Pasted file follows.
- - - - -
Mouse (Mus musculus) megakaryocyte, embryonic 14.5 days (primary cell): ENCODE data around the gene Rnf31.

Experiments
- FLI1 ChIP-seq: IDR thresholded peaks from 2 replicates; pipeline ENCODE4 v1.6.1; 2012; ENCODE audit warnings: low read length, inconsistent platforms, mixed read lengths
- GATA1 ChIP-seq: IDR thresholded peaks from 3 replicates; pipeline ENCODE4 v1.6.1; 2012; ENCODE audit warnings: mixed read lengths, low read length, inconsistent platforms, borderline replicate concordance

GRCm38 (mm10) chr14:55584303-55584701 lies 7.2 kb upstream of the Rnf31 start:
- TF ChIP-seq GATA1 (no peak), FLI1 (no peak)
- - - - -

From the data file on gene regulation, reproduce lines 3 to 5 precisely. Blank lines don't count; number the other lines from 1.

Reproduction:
- FLI1 ChIP-seq: IDR thresholded peaks from 2 replicates; pipeline ENCODE4 v1.6.1; 2012; ENCODE audit warnings: low read length, inconsistent platforms, mixed read lengths
- GATA1 ChIP-seq: IDR thresholded peaks from 3 replicates; pipeline ENCODE4 v1.6.1; 2012; ENCODE audit warnings: mixed read lengths, low read length, inconsistent platforms, borderline replicate concordance

GRCm38 (mm10) chr14:55584303-55584701 lies 7.2 kb upstream of the Rnf31 start: